How have you used your success to bring goodness to the world?
For the past several years, I have volunteered at numerous high schools in Middle Tennessee through Junior Achievement to speak about my journey through entrepreneurship. I also taught a class at a local high school in Nashville for an entire semester where high schoolers start actual companies and learn how to grow and scale these companies throughout the year.
Do you have a favorite “Life Lesson Quote”? Can you share a story of how that was relevant to you in your life?
“Today I will do what others won’t, so tomorrow I can do what others can’t” — Jerry Rice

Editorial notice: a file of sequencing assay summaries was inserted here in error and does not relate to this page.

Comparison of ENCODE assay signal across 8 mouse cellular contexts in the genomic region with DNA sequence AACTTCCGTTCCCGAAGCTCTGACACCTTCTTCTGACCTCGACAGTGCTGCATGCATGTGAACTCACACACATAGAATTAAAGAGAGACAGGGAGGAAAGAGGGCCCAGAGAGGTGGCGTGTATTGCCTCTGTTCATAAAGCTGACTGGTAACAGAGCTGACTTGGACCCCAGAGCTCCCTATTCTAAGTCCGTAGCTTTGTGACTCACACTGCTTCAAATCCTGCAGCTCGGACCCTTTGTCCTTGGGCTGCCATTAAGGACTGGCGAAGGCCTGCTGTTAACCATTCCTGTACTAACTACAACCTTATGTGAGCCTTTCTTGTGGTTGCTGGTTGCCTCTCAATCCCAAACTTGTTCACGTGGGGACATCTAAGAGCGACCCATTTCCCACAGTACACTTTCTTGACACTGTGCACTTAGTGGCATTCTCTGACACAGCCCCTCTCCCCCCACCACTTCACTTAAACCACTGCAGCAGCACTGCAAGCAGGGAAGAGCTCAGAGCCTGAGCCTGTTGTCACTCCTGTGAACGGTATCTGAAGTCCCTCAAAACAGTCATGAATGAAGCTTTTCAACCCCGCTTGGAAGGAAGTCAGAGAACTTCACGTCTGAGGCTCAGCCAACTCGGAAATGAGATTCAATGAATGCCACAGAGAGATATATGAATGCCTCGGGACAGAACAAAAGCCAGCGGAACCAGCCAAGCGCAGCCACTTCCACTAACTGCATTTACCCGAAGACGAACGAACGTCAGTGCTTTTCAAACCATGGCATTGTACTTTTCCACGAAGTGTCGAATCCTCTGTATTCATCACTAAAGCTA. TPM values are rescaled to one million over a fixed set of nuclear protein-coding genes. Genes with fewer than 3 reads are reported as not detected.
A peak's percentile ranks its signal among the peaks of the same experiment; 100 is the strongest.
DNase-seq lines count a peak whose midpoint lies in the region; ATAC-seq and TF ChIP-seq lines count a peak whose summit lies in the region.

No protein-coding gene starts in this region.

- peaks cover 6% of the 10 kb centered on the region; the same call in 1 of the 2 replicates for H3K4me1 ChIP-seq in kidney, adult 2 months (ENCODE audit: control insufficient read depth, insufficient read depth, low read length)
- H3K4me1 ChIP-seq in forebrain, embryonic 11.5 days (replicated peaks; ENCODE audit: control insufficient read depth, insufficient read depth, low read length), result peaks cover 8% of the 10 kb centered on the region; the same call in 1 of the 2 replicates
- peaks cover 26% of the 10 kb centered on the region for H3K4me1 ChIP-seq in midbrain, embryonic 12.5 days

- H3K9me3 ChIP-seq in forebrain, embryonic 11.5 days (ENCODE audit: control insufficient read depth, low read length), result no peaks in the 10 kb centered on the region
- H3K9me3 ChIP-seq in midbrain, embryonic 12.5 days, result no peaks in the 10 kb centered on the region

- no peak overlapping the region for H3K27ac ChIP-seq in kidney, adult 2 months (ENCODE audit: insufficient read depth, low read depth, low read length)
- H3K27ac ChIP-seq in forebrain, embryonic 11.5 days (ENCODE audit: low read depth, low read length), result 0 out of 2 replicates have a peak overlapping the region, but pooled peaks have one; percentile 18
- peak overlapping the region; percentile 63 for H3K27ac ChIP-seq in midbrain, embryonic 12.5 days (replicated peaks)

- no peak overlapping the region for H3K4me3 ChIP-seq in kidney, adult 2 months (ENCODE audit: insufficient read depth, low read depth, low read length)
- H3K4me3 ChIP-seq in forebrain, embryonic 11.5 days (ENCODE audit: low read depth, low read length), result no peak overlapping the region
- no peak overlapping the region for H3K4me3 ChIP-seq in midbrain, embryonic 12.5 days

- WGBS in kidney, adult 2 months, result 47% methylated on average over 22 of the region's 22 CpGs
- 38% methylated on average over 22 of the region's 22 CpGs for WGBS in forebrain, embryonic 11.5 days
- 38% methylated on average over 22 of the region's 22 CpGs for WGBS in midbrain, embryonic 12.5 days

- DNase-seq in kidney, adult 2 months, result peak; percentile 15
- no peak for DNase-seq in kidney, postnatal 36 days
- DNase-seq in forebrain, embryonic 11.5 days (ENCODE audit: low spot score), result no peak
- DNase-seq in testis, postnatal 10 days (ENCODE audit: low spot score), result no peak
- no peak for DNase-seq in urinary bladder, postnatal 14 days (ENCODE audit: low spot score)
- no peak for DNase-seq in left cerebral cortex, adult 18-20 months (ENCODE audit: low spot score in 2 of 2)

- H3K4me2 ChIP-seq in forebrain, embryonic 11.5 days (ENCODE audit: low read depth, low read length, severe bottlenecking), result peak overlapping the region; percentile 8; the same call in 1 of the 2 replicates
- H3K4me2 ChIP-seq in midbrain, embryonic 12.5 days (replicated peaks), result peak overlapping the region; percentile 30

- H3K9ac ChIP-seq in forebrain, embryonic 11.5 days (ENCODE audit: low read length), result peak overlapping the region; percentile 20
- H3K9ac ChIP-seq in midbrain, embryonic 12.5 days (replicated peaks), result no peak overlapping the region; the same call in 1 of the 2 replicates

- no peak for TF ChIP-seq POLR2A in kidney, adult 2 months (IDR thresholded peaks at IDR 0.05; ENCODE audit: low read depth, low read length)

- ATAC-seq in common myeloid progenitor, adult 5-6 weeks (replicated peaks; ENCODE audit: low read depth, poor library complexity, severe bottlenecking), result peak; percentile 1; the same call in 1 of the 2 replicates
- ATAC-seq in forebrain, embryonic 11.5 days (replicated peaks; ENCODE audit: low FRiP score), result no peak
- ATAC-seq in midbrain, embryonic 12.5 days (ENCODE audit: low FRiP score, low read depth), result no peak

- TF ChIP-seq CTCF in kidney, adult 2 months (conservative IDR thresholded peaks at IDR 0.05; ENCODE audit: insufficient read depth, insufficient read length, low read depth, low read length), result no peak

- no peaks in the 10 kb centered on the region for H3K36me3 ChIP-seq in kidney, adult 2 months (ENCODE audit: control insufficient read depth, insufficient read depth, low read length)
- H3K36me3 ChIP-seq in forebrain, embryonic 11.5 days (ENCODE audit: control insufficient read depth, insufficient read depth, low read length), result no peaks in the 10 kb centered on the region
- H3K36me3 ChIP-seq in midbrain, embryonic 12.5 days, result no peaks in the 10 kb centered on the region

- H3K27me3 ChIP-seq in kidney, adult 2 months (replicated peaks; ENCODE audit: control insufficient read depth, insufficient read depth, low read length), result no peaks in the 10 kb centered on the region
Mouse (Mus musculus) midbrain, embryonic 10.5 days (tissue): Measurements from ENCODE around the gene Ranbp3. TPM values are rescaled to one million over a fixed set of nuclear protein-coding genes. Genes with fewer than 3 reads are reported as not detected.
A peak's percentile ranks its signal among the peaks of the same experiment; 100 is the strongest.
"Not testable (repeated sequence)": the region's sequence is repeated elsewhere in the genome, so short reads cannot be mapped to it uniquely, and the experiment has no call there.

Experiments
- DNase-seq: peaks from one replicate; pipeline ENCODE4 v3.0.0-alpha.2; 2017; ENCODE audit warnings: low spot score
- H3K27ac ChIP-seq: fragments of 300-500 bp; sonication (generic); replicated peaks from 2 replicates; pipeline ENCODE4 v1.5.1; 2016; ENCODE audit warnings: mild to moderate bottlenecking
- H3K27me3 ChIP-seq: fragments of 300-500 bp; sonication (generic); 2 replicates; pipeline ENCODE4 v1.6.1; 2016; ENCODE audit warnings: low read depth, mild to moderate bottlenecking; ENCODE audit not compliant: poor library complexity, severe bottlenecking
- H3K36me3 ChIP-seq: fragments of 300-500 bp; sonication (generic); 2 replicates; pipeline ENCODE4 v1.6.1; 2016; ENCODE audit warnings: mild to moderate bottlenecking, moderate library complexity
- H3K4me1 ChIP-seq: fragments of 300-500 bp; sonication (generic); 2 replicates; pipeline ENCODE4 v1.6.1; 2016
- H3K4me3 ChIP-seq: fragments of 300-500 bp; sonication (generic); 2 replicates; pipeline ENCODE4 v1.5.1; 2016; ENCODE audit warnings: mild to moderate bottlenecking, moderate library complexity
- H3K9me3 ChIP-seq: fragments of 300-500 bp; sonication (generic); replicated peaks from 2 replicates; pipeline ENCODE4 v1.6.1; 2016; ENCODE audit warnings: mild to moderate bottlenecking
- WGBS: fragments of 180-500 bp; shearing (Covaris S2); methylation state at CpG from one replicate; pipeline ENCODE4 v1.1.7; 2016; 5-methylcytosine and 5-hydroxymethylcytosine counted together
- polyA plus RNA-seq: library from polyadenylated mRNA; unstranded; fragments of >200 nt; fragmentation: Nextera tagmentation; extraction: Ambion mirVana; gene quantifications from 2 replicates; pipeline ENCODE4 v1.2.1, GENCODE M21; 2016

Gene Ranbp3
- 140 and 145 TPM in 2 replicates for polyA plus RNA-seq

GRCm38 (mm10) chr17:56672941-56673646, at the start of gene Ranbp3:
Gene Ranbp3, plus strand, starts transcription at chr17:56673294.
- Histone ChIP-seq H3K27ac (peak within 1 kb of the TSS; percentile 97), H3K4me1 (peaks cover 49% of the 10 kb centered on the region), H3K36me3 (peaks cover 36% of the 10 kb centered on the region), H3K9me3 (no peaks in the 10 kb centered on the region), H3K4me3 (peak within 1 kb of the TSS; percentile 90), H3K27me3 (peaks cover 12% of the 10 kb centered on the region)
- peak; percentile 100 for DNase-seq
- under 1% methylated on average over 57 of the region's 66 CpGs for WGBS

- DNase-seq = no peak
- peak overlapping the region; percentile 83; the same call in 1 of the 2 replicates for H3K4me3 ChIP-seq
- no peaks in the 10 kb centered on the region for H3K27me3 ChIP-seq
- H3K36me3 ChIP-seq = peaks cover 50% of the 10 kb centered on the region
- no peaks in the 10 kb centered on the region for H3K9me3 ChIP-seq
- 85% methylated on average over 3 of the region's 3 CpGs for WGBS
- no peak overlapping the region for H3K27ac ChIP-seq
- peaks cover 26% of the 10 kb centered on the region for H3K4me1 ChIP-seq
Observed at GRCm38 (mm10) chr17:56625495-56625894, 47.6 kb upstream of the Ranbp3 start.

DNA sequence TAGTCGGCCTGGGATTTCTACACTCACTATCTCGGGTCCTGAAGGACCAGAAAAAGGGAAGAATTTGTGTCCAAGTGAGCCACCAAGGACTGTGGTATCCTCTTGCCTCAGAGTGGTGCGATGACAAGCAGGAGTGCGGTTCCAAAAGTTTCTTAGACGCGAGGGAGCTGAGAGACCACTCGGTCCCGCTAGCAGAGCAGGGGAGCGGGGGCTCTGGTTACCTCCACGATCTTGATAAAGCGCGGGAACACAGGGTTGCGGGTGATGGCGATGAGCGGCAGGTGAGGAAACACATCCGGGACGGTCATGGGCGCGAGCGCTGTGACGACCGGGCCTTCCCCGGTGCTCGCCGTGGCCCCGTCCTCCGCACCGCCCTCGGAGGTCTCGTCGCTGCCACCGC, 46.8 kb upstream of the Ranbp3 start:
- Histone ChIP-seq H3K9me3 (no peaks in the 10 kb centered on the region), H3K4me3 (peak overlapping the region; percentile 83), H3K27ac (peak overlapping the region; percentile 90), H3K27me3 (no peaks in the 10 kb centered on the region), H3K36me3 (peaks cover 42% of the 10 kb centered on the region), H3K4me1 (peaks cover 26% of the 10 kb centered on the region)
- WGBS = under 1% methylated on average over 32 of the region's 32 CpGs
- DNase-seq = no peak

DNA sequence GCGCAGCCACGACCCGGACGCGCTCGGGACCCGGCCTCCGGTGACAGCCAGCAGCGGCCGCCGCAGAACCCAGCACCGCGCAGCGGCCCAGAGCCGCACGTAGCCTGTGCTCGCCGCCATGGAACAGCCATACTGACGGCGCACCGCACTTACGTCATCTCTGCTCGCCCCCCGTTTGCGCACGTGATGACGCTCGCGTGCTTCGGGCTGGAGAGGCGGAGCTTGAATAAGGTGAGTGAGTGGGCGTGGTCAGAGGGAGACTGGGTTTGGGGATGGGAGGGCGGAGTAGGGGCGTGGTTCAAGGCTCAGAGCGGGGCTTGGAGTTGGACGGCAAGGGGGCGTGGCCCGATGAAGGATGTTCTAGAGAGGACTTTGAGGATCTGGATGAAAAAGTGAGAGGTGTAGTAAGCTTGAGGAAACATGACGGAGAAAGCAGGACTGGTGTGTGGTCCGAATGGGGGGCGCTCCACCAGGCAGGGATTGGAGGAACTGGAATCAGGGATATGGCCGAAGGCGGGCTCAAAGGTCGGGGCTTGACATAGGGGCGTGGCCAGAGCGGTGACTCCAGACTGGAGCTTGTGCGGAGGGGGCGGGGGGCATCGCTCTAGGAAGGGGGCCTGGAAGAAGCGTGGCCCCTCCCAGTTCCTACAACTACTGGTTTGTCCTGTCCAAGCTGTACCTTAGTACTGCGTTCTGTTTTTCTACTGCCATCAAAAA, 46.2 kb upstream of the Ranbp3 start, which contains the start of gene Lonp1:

Starting your own business can be incredibly lonely. If people don’t understand the sacrifices you’re making on a daily basis and ridicule you for spending so much time on your business, they’ll soon understand why you put in so much work before so you can enjoy the fruits of your labor later.
Do you see any fascinating developments emerging over the next few years in the fashion industry that you are excited about? Can you tell us about that?
Without going into too much detail, I can say that 3D measuring and design is at the forefront.
Thank you for all that. Here is the main question of our interview. What are your “Top 5 Things Needed to Succeed in the Fashion Industry”. Please share a story or example for each.
1. Be Passionate
· If you’re not passionate about your business, you’ll inevitably burn out. For me personally, I never imagined I would ever start my own business and if it weren’t for my burning passion for this industry, I wouldn’t put in half the work.